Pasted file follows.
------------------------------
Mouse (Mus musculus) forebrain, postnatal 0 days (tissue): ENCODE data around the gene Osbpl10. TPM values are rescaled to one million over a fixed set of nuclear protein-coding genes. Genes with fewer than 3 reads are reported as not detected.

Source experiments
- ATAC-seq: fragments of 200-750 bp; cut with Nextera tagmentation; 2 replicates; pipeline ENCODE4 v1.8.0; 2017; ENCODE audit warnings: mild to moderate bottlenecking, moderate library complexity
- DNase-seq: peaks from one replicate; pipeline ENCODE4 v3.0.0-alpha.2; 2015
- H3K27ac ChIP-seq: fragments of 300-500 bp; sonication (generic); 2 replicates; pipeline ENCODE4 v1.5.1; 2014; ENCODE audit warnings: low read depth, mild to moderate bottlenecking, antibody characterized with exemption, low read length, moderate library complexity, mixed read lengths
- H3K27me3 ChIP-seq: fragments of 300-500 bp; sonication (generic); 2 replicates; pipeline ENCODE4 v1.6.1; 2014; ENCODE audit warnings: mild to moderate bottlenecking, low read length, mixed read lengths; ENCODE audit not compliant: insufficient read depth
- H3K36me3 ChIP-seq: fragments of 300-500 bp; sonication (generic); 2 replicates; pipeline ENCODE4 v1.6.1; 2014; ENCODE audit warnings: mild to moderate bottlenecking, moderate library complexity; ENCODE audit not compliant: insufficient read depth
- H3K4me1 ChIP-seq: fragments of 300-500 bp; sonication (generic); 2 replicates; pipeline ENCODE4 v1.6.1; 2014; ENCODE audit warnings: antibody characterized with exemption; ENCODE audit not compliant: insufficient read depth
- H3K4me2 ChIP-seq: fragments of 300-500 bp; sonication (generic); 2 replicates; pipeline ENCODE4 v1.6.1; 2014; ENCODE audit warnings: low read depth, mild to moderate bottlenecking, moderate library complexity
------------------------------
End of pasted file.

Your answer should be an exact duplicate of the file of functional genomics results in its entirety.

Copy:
Mouse (Mus musculus) forebrain, postnatal 0 days (tissue): ENCODE data around the gene Osbpl10. TPM values are rescaled to one million over a fixed set of nuclear protein-coding genes. Genes with fewer than 3 reads are reported as not detected.

Source experiments
- ATAC-seq: fragments of 200-750 bp; cut with Nextera tagmentation; 2 replicates; pipeline ENCODE4 v1.8.0; 2017; ENCODE audit warnings: mild to moderate bottlenecking, moderate library complexity
- DNase-seq: peaks from one replicate; pipeline ENCODE4 v3.0.0-alpha.2; 2015
- H3K27ac ChIP-seq: fragments of 300-500 bp; sonication (generic); 2 replicates; pipeline ENCODE4 v1.5.1; 2014; ENCODE audit warnings: low read depth, mild to moderate bottlenecking, antibody characterized with exemption, low read length, moderate library complexity, mixed read lengths
- H3K27me3 ChIP-seq: fragments of 300-500 bp; sonication (generic); 2 replicates; pipeline ENCODE4 v1.6.1; 2014; ENCODE audit warnings: mild to moderate bottlenecking, low read length, mixed read lengths; ENCODE audit not compliant: insufficient read depth
- H3K36me3 ChIP-seq: fragments of 300-500 bp; sonication (generic); 2 replicates; pipeline ENCODE4 v1.6.1; 2014; ENCODE audit warnings: mild to moderate bottlenecking, moderate library complexity; ENCODE audit not compliant: insufficient read depth
- H3K4me1 ChIP-seq: fragments of 300-500 bp; sonication (generic); 2 replicates; pipeline ENCODE4 v1.6.1; 2014; ENCODE audit warnings: antibody characterized with exemption; ENCODE audit not compliant: insufficient read depth
- H3K4me2 ChIP-seq: fragments of 300-500 bp; sonication (generic); 2 replicates; pipeline ENCODE4 v1.6.1; 2014; ENCODE audit warnings: low read depth, mild to moderate bottlenecking, moderate library complexity